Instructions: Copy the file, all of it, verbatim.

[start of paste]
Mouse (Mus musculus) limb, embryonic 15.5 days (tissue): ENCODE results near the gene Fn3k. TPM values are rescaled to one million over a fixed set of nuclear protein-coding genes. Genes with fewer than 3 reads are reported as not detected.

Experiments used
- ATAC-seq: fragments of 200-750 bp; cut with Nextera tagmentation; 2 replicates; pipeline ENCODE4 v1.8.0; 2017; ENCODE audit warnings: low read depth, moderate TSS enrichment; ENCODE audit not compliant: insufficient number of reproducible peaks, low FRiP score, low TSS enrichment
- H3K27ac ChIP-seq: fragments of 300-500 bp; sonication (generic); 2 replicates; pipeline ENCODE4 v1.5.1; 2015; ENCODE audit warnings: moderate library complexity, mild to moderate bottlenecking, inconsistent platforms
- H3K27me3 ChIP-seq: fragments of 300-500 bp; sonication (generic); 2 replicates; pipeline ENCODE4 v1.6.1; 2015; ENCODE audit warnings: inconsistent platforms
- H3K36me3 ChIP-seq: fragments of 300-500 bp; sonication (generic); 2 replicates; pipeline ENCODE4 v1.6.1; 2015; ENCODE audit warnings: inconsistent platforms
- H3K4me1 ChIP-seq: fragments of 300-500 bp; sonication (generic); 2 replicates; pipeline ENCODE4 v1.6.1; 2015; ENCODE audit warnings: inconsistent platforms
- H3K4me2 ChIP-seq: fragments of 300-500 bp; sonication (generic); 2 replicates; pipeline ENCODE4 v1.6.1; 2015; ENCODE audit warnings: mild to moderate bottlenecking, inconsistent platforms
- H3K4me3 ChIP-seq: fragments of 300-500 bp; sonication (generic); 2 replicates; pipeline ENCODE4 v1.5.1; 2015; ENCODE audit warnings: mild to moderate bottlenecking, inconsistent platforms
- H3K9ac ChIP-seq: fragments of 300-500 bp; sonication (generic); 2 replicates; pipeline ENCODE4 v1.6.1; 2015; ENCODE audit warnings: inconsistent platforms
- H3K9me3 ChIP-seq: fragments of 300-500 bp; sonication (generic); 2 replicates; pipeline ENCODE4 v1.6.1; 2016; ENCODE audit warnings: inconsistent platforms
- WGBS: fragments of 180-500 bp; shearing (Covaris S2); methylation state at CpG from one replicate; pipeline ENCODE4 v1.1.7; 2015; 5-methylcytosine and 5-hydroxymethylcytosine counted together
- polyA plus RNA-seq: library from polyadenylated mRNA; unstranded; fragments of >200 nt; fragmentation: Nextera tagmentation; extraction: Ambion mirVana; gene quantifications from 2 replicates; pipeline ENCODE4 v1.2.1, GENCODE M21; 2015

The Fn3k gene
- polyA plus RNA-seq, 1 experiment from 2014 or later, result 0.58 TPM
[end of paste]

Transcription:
Mouse (Mus musculus) limb, embryonic 15.5 days (tissue): ENCODE results near the gene Fn3k. TPM values are rescaled to one million over a fixed set of nuclear protein-coding genes. Genes with fewer than 3 reads are reported as not detected.

Experiments used
- ATAC-seq: fragments of 200-750 bp; cut with Nextera tagmentation; 2 replicates; pipeline ENCODE4 v1.8.0; 2017; ENCODE audit warnings: low read depth, moderate TSS enrichment; ENCODE audit not compliant: insufficient number of reproducible peaks, low FRiP score, low TSS enrichment
- H3K27ac ChIP-seq: fragments of 300-500 bp; sonication (generic); 2 replicates; pipeline ENCODE4 v1.5.1; 2015; ENCODE audit warnings: moderate library complexity, mild to moderate bottlenecking, inconsistent platforms
- H3K27me3 ChIP-seq: fragments of 300-500 bp; sonication (generic); 2 replicates; pipeline ENCODE4 v1.6.1; 2015; ENCODE audit warnings: inconsistent platforms
- H3K36me3 ChIP-seq: fragments of 300-500 bp; sonication (generic); 2 replicates; pipeline ENCODE4 v1.6.1; 2015; ENCODE audit warnings: inconsistent platforms
- H3K4me1 ChIP-seq: fragments of 300-500 bp; sonication (generic); 2 replicates; pipeline ENCODE4 v1.6.1; 2015; ENCODE audit warnings: inconsistent platforms
- H3K4me2 ChIP-seq: fragments of 300-500 bp; sonication (generic); 2 replicates; pipeline ENCODE4 v1.6.1; 2015; ENCODE audit warnings: mild to moderate bottlenecking, inconsistent platforms
- H3K4me3 ChIP-seq: fragments of 300-500 bp; sonication (generic); 2 replicates; pipeline ENCODE4 v1.5.1; 2015; ENCODE audit warnings: mild to moderate bottlenecking, inconsistent platforms
- H3K9ac ChIP-seq: fragments of 300-500 bp; sonication (generic); 2 replicates; pipeline ENCODE4 v1.6.1; 2015; ENCODE audit warnings: inconsistent platforms
- H3K9me3 ChIP-seq: fragments of 300-500 bp; sonication (generic); 2 replicates; pipeline ENCODE4 v1.6.1; 2016; ENCODE audit warnings: inconsistent platforms
- WGBS: fragments of 180-500 bp; shearing (Covaris S2); methylation state at CpG from one replicate; pipeline ENCODE4 v1.1.7; 2015; 5-methylcytosine and 5-hydroxymethylcytosine counted together
- polyA plus RNA-seq: library from polyadenylated mRNA; unstranded; fragments of >200 nt; fragmentation: Nextera tagmentation; extraction: Ambion mirVana; gene quantifications from 2 replicates; pipeline ENCODE4 v1.2.1, GENCODE M21; 2015

The Fn3k gene
- polyA plus RNA-seq, 1 experiment from 2014 or later, result 0.58 TPM